End Cash Bail.
Innocent until proven guilty.
That is the bedrock of our justice system. It is a simple concept, but one that reverses centuries of judicial decision-making that were overtly rooted in class, gender, race, and even superstition — a woman in the 17th century, for example, could have burned for witchcraft because the system did not require concrete evidence to prove the crime, and a conviction could occur without trial.
So how could it be that today, people sit behind bars for weeks or even years before a trial ever occurs, simply because they do not have money to pay for their freedom? How did it come to be that hundreds of thousands of people must pay for their freedom before any criminal conduct has been confirmed?
There is no good evidence-based reason for a judge to have cash bail as an option when considering its devastating widespread consequences. The ostensible purpose of bail is to reduce risk of flight and guarantee that a defendant shows up for trial. But there are many ways of achieving this goal that do not impoverish millions of Americans and compound systemic abuse of their bank accounts.
Washington, D.C. is one of the first of many jurisdictions that has demonstrated that partially secured or unsecured bonds, as opposed to cash bail, are superior alternatives. Philadelphia, under new District Attorney Larry Krasner, is now reforming its system along evidence-based best-practices, and its incarcerated population has already declined about 10% since he took office. Bail reform, in conjunction with an expansion to expungement programs, can clear the way to success for hardworking people who have had their rights restored and learn from their tragedies to prevent future systemic abuse. Over time, this will mean more people in the community will avoid having a criminal record in the first place.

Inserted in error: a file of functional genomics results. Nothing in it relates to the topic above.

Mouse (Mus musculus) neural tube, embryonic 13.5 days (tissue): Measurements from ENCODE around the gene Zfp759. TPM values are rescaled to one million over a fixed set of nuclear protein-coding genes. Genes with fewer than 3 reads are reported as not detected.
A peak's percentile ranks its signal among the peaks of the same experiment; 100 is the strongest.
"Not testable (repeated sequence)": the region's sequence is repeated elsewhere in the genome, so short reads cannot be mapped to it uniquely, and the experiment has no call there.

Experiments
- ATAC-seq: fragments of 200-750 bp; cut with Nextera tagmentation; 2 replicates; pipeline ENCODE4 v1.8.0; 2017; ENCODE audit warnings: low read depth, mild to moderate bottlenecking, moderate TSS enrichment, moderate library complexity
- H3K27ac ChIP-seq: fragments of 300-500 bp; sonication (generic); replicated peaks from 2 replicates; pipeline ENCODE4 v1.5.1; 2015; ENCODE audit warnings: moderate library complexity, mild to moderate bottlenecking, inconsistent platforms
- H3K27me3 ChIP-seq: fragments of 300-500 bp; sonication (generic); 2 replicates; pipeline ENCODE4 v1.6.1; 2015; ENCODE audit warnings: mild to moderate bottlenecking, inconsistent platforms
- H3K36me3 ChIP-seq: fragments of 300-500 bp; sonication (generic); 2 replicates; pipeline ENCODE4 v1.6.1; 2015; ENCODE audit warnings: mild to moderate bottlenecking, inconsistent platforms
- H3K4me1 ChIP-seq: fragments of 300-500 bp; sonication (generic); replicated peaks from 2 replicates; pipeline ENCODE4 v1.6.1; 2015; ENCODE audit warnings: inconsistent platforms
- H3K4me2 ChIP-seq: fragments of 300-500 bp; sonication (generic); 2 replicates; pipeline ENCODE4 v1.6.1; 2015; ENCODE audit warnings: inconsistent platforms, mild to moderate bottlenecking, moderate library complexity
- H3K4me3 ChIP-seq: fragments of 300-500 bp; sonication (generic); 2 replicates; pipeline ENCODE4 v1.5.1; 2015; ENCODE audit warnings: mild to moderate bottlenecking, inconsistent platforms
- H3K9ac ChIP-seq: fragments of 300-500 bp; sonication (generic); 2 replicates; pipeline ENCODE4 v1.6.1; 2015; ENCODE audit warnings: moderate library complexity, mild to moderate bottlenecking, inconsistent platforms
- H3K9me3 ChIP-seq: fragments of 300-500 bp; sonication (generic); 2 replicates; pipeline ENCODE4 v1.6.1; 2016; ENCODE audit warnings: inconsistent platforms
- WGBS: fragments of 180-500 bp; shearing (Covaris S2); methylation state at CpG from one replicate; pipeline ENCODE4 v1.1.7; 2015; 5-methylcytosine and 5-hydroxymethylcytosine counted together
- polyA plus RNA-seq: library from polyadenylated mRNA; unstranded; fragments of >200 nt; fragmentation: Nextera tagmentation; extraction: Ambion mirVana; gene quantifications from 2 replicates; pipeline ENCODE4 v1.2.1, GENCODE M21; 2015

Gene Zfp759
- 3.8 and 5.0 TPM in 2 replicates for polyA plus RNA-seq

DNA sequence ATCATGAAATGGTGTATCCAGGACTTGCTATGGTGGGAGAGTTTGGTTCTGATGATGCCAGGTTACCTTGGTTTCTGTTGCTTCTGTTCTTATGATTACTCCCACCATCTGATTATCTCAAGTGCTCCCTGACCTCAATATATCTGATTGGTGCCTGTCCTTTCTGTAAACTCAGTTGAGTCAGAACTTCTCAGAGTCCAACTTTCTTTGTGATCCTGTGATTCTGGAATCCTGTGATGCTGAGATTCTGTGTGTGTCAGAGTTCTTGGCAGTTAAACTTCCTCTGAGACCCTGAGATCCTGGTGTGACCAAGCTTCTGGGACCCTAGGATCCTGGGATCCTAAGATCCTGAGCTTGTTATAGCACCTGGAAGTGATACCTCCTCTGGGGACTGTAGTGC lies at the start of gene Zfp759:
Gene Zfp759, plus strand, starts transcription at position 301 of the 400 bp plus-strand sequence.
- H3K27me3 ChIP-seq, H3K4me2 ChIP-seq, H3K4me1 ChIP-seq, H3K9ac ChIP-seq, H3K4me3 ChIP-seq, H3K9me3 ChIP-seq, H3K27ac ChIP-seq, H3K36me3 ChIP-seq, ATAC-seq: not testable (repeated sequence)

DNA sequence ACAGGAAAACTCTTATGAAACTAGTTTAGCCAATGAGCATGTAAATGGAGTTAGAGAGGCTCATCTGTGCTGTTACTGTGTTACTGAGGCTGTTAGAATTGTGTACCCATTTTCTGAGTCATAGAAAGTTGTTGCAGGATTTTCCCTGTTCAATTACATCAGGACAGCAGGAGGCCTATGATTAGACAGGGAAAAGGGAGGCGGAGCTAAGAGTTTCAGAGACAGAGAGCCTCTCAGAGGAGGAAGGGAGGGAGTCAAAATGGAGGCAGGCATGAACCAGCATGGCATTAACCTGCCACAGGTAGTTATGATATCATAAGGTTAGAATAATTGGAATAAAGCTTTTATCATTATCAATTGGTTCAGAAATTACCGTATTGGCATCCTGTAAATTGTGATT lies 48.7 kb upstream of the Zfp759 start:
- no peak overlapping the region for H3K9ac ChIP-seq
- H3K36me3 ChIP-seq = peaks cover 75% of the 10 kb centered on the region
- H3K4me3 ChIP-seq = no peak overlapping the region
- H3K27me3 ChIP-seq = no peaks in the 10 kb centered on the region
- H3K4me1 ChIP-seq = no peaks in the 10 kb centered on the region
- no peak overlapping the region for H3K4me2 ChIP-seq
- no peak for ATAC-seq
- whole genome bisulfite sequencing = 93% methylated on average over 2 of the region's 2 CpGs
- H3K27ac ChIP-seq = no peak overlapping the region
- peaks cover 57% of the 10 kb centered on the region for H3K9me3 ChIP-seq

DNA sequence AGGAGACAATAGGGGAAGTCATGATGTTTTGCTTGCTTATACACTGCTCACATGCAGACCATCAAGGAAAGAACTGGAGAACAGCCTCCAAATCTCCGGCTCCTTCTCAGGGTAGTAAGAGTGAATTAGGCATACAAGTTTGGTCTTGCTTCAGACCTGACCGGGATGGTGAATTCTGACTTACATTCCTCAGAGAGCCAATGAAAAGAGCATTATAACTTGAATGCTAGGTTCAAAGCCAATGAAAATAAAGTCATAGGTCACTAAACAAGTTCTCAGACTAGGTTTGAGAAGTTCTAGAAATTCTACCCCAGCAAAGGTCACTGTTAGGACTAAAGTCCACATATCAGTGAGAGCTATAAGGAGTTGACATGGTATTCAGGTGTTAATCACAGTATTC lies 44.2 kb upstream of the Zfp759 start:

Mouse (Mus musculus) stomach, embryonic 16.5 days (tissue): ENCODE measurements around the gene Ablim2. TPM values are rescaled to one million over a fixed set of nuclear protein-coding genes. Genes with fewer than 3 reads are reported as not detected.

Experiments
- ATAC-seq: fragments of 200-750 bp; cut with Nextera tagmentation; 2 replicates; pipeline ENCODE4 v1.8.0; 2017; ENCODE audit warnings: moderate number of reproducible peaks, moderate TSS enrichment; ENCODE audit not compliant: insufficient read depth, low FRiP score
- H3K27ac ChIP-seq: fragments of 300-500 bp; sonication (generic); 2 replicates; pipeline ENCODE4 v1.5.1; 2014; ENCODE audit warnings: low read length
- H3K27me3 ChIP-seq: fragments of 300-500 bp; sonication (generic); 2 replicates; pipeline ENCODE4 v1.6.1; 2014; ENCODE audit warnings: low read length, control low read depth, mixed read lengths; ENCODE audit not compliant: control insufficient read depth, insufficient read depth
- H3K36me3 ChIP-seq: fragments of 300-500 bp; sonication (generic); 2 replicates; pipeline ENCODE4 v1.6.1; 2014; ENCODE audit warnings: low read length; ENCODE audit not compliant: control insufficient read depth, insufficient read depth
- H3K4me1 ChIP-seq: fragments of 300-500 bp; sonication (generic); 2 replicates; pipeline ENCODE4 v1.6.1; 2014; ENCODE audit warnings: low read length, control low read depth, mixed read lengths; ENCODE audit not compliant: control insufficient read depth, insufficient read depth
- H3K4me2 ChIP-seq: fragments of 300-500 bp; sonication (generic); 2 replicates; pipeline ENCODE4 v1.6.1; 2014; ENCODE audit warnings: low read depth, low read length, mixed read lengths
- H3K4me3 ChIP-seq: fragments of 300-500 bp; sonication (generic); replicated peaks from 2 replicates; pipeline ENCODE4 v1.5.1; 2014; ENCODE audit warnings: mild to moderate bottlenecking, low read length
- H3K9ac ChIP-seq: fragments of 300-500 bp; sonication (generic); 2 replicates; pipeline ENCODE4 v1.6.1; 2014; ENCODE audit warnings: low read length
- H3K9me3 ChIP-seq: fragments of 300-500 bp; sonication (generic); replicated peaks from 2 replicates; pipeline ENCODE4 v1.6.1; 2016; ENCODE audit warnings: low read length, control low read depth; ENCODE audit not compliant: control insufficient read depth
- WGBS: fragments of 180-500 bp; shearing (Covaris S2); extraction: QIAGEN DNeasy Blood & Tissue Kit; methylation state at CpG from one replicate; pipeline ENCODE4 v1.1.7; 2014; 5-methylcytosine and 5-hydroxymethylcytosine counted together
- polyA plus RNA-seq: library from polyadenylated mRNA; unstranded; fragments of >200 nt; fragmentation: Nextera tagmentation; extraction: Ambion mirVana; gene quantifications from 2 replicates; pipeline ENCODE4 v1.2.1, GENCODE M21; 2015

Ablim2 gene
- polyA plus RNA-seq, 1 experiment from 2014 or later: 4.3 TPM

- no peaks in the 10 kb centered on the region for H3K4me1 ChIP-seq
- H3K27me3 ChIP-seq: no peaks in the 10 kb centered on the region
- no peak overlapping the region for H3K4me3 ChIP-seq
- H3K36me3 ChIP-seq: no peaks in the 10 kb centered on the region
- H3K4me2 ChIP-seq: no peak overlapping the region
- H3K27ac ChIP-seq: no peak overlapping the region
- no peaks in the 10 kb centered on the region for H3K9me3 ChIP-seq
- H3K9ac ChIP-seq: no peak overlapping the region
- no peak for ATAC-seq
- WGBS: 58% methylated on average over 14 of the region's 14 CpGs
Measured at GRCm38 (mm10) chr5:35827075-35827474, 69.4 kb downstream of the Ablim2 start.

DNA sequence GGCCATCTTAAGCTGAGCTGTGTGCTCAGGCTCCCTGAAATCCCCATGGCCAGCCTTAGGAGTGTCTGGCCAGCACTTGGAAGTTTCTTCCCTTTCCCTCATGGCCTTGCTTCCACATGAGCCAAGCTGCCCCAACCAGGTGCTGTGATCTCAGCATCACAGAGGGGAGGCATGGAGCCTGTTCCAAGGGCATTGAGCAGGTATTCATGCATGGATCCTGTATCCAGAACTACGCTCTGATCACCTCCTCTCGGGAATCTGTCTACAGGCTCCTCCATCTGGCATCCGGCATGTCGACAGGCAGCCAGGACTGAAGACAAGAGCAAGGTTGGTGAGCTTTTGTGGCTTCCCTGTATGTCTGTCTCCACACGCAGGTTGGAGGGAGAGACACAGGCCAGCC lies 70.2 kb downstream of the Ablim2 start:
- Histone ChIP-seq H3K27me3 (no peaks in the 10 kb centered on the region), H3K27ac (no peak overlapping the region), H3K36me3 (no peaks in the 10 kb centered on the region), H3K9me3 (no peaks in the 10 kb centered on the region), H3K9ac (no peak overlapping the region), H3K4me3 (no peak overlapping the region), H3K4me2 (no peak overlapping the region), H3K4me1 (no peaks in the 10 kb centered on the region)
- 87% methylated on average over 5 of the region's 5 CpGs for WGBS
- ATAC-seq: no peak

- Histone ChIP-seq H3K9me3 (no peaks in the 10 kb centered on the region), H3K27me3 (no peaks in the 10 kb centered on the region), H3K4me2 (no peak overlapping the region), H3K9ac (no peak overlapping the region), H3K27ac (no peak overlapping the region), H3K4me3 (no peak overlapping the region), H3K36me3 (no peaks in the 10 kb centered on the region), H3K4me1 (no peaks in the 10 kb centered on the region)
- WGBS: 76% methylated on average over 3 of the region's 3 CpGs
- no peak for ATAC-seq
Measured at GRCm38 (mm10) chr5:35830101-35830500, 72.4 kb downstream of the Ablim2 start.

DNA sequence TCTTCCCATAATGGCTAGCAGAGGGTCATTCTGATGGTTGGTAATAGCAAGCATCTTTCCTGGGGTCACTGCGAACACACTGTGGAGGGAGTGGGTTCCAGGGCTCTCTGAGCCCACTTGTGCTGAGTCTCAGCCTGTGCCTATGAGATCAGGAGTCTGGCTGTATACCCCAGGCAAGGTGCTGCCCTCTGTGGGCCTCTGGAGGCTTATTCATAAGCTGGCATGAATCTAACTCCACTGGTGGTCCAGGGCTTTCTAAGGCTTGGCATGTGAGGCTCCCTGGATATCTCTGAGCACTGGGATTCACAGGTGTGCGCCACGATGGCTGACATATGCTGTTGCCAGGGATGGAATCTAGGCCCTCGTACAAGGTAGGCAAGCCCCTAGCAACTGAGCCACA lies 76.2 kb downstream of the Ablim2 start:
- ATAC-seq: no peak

The economic impact of this policy shift would be profound. If we attach job trainings and placement programs alongside housing and healthcare assistance, we can cut recidivism rates, reduce gun violence, and provide meaningful jobs and careers that benefit the entire community.
At my core, I understand that nobody is who they seem to be on their worst day — our worst days should not have to define our entire lives. Cash bail is a particularly appalling injustice — not only because it punishes people before the state has even established the conduct in question, (an arrest is not a conviction, and people must be innocent until proven guilty) but also because it financially incentivizes arrests and subsidizes industries that use high interest rates to prey on suffering. When payments cannot be made, interest is due — the state and the bail bond industry both hold assets, in the form of the wallets of the un-convicted, the innocent. Genuine freedom requires equality in the process and dispensation of justice.
Furthermore, all evidence suggests that the practice and its most ardent supporters, like the bail bond industry, leech our communities. The economic benefits of a clean record and of simply not owing money to the state are enormous; mass incarceration, including cash bail, wastes over a trillion dollars in downstream costs every single year in this country. This does not even account for the innumerable benefits gained from rebuilding trust between communities and government. It also does not account for the unquantifiable benefit of avoiding separating a parent from a child, potentially permanently, just because of economic hardship.
Moreover, not only does our current bail system needlessly imprison low-risk and non-violent offenders, but it is also unable to keep criminals with deep pockets or connections to gangs, traffickers, or other nefarious organizations off the streets and prevent them from continuing to commit crimes until their trial. Perhaps the most egregious injustice of all those perpetuated by our system of cash bail is that it fails to ensure public safety by allowing serious criminals to roam free before they are convicted.
As long as the judicial process can run its course, justice can be achieved; cash bail is not a necessary precondition to successful judicial process. Trials can still be ensured with secured or unsecured bail. It may be worth examining evidence-based exceptions to the larger rule, but such exceptions should be rare and the overwhelming majority of cash bail cases undermine equality, the economy, and — the most fundamental birthright given to us all by our Constitution — justice.